My dissertation explores the concept of midare (“tangle,” “disruption,” “disarray,” “cadenza”) and its performative significance in pre-modern Japanese literature, drama, and calligraphy. On paper and onstage, the midare moments of a work are temporal, linguistic, and spatial junctures wherein ink tones warp, tempos mount, and gendered bodies collapse and merge. Through investigation of these “disruptions,” I argue that midare gestures resonate with decompositional rhythms that are always arrestingly corporeal and virtuosic.
The main texts and performances I examine here are the examples of midare-gaki, or “tangled script” calligraphy in the Illustrated Handscrolls of the Tale of Genji (ca. 1140); the Noh play Dôjôji (early 16th cent.), distinct for its ranbyôshi (“aberrant rhythm”) dance; and the plays Shôjô (late 15th cent.) and Sagi (early 16th cent.).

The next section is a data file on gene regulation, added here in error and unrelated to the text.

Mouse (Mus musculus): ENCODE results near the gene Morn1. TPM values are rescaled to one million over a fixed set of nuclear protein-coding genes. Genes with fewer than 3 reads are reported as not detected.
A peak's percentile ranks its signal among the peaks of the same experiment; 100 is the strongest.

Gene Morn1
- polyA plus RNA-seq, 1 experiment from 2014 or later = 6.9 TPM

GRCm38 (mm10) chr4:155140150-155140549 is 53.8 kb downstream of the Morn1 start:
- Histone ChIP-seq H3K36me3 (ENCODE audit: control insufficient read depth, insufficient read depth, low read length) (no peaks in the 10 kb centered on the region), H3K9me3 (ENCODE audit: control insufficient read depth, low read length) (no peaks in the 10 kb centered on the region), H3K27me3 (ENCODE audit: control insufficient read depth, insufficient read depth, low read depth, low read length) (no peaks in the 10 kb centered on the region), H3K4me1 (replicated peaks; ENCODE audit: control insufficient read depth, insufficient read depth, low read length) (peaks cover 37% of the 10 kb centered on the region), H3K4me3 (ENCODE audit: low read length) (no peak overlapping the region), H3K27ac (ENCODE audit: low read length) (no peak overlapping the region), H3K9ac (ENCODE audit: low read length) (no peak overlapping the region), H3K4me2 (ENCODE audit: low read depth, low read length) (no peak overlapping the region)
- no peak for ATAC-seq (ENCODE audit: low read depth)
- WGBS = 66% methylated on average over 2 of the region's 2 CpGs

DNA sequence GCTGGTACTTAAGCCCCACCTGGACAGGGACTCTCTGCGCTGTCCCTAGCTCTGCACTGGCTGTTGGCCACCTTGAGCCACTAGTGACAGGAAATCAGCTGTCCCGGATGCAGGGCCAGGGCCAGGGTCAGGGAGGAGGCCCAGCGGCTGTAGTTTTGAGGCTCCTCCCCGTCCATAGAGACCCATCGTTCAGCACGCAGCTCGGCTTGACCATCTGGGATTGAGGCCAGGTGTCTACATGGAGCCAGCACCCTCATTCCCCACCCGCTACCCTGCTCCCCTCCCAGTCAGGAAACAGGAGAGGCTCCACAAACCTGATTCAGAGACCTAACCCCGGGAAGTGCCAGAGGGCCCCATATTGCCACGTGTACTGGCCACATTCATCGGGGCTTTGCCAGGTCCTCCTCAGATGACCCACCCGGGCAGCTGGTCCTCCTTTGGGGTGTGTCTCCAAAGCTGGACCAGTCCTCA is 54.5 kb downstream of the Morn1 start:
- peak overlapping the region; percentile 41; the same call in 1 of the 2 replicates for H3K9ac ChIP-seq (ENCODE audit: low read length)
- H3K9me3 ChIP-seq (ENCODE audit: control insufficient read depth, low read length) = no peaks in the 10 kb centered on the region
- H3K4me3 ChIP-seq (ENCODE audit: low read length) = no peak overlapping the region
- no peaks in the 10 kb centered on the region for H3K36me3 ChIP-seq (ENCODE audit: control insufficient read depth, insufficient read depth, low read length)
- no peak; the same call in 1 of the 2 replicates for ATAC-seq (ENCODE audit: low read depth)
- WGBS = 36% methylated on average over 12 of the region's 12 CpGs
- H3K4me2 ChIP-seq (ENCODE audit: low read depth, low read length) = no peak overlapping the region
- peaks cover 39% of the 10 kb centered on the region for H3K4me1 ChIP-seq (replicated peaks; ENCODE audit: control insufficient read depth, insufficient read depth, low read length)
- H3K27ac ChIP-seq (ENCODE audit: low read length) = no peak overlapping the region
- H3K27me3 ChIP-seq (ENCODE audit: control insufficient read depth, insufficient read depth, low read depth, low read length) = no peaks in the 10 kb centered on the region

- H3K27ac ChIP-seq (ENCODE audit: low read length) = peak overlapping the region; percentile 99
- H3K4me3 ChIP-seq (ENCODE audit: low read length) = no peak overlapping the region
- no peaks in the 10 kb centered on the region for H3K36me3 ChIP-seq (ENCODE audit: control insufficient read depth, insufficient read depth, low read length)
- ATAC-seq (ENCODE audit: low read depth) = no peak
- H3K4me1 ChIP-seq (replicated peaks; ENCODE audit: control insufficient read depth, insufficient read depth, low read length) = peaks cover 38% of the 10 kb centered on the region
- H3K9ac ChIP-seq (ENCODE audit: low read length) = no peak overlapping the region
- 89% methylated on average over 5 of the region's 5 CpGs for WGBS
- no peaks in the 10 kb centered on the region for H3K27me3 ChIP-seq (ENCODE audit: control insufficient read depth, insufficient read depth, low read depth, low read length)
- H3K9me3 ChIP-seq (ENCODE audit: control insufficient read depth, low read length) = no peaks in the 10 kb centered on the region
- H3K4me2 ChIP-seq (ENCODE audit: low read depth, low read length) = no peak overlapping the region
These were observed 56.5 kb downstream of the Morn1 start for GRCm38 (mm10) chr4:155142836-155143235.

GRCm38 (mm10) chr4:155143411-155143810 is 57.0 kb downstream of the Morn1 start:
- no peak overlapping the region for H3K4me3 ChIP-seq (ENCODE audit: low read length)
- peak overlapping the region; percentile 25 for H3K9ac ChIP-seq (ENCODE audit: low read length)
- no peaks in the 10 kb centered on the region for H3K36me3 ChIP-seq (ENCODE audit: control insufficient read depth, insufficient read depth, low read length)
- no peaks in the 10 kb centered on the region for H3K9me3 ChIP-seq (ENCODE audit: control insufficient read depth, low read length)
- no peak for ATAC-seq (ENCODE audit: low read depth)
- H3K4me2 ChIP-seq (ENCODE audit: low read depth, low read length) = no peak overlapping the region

“Choreographing Shadows,” sets the stage for the later chapters by introducing the texts and concepts motivating the project. Part One, “Scripting the Moribund: The Genji Scrolls' Aesthetics of Decomposition,” pivots on the axial, multivalent term “yami,” which signifies as “illness” in the Genji Scrolls. Here I consider both the engrossing narrative “interruptions” these scenes of ailing represent and the resonant “darkness” by which these scenes are cued and saturated. Progressing from an examination of midare as a multifaceted mode of performance in pre-modern calligraphy and narrative handscrolls, I then move to consider the heavily shadowed frames—corporeal and architectural—in which that disarray assumes its postures in Part Two, “Configuring Noh Bodies: ‘Aberrant Rhythms,’ Virtuosic Extensions, and Delimitations of the (Fugal) Subject.” Here, I extend the preceding discussion of the moribund body to theorize what I term “spectacular impairment,” whereby the performing body concentrates its intensities to display a constrained capacity for action. I argue that this constraint becomes a means of effecting a virtuosic range of movement, securing attention to the extent that it brandishes a body's stylized debility. Finally, in the Conclusion, “Adumbrating Midare’s Praxis” I employ this concept to examine the ideological, corporeal, and pedagogical limits and stakes of midare as a multidimensional mode of performance.